MANILA, Sept 17 (Mabuhay) — A meeting with Japanese Prime Minister Fumio Kishida is one of the expected bilaterals with President Ferdinand Marcos Jr. on the sidelines of the United Nations General Assembly (UNGA) next week, Philippine Ambassador to the United States Jose Manuel Romualdez said Friday.
Kishida was among the first world leaders to interact with Marcos after he won.
In a 15-minute phone call last May 20, the Japanese leader sought Marcos’ support for “the realization of a free and open Indo-Pacific.”
Kishida promised to continue Tokyo’s cooperation with Manila on the economic front such as infrastructure development, including railways and Subic Bay development.
Marcos, who will be in New York from September 18 to 24, is set to deliver the Philippine statement at the 77th UNGA in New York on September 20.
There is no confirmation yet, however, when and what specific time the meeting with Kishida would take place.
Romualdez said other meetings in New York would include bilaterals with Malaysian Prime Minister Ismail Sabri Yaakob, European Union chief Ursula von der Leyen, and two other world leaders.
“He probably has at least six to eight meetings with heads of state. There’s also been a request for meetings with other heads of state from Latin America and African states so we’re still waiting for word on that one,” Romualdez said in a news channel interview.
“Again, like I said, there’s a lot of moving parts in these meetings in the UN. There are over a hundred who want to meet each other,” he added.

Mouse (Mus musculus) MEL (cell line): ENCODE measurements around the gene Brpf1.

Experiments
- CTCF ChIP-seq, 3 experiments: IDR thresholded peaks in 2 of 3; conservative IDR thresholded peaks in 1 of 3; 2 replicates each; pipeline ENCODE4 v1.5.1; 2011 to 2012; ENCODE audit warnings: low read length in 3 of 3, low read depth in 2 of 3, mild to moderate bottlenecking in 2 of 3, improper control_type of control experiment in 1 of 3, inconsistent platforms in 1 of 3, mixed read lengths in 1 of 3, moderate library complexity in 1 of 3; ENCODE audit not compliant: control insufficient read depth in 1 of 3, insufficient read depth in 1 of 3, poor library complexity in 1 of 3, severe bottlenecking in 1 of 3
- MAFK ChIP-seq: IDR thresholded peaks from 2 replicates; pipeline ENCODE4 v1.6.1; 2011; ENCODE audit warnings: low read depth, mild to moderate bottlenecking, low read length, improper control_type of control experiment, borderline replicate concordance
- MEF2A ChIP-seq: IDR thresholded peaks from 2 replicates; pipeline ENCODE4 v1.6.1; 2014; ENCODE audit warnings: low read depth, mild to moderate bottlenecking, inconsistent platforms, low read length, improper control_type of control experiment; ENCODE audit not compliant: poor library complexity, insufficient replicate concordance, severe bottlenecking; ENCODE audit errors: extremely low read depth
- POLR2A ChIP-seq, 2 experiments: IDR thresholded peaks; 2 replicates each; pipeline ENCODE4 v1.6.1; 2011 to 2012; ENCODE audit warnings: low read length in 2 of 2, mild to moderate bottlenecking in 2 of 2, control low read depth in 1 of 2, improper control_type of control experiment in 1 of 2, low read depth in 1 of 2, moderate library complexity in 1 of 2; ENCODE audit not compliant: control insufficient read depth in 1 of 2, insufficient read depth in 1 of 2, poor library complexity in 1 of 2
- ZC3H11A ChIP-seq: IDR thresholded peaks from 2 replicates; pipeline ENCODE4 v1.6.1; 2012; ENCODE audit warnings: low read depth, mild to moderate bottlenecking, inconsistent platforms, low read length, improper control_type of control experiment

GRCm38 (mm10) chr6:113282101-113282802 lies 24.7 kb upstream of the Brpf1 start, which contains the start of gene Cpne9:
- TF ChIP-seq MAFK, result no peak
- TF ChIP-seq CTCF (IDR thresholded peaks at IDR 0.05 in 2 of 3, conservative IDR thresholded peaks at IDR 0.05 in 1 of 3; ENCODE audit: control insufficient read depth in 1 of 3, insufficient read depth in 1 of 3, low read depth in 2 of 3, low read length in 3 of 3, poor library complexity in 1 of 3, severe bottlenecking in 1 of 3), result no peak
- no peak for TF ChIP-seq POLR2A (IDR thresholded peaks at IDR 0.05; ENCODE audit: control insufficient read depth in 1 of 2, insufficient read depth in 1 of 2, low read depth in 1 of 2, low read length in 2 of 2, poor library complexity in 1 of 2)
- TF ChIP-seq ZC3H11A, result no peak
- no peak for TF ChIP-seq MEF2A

Uncertain Biden meeting
The envoy added that Marcos would see United States President Joe Biden in person when the latter hosts a reception for all the heads of state present in New York, but a one-on-one meeting is “uncertain”.
“Both sides want to do it, it’s, again, just a matter of schedule,” he said. “[D]efinitely, they will be meeting there. But of course, we are looking at an opportunity for them to sit down and have a longer discussion on our relationship.”
Besides his UNGA speech, Marcos will attend the Philippine Economic Briefing to outline the administration’s interest in expanding and strengthening Philippine-US trade and investment relations.
On Friday, Foreign Affairs Secretary Enrique Manalo and Secretary of State Antony Blinken had a telephone conversation.
Both sides reaffirmed their commitments to strengthen relations and discussed “shared alliance priorities, both in the Indo-Pacific and around the world.” (MNS)